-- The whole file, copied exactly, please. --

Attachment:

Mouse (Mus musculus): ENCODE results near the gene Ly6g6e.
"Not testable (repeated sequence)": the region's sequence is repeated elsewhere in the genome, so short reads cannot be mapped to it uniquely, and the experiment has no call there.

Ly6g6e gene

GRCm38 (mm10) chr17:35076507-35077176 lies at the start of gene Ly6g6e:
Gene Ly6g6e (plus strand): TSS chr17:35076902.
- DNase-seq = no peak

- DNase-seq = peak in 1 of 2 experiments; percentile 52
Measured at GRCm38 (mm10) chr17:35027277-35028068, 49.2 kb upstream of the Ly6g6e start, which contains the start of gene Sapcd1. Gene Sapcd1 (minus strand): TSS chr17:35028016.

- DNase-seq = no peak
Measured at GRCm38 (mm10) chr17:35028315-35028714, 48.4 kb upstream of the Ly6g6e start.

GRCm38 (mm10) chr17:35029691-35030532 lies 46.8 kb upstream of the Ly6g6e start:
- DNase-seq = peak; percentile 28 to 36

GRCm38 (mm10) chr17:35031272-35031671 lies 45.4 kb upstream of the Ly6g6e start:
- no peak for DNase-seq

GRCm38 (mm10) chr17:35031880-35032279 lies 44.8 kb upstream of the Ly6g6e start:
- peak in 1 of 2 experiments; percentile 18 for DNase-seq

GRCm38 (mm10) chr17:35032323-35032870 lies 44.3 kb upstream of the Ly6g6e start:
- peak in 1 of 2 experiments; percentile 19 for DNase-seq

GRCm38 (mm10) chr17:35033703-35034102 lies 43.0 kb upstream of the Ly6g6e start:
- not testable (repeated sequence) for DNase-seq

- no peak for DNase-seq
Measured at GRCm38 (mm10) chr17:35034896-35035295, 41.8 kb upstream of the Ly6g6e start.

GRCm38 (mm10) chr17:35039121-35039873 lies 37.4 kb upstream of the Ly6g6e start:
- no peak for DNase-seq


Mouse (Mus musculus): ENCODE results near the gene Ly6g6e.
"Not testable (repeated sequence)": the region's sequence is repeated elsewhere in the genome, so short reads cannot be mapped to it uniquely, and the experiment has no call there.

Ly6g6e gene

GRCm38 (mm10) chr17:35076507-35077176 lies at the start of gene Ly6g6e:
Gene Ly6g6e (plus strand): TSS chr17:35076902.
- DNase-seq = no peak

- DNase-seq = peak in 1 of 2 experiments; percentile 52
Measured at GRCm38 (mm10) chr17:35027277-35028068, 49.2 kb upstream of the Ly6g6e start, which contains the start of gene Sapcd1. Gene Sapcd1 (minus strand): TSS chr17:35028016.

- DNase-seq = no peak
Measured at GRCm38 (mm10) chr17:35028315-35028714, 48.4 kb upstream of the Ly6g6e start.

GRCm38 (mm10) chr17:35029691-35030532 lies 46.8 kb upstream of the Ly6g6e start:
- DNase-seq = peak; percentile 28 to 36

GRCm38 (mm10) chr17:35031272-35031671 lies 45.4 kb upstream of the Ly6g6e start:
- no peak for DNase-seq

GRCm38 (mm10) chr17:35031880-35032279 lies 44.8 kb upstream of the Ly6g6e start:
- peak in 1 of 2 experiments; percentile 18 for DNase-seq

GRCm38 (mm10) chr17:35032323-35032870 lies 44.3 kb upstream of the Ly6g6e start:
- peak in 1 of 2 experiments; percentile 19 for DNase-seq

GRCm38 (mm10) chr17:35033703-35034102 lies 43.0 kb upstream of the Ly6g6e start:
- not testable (repeated sequence) for DNase-seq

- no peak for DNase-seq
Measured at GRCm38 (mm10) chr17:35034896-35035295, 41.8 kb upstream of the Ly6g6e start.

GRCm38 (mm10) chr17:35039121-35039873 lies 37.4 kb upstream of the Ly6g6e start:
- no peak for DNase-seq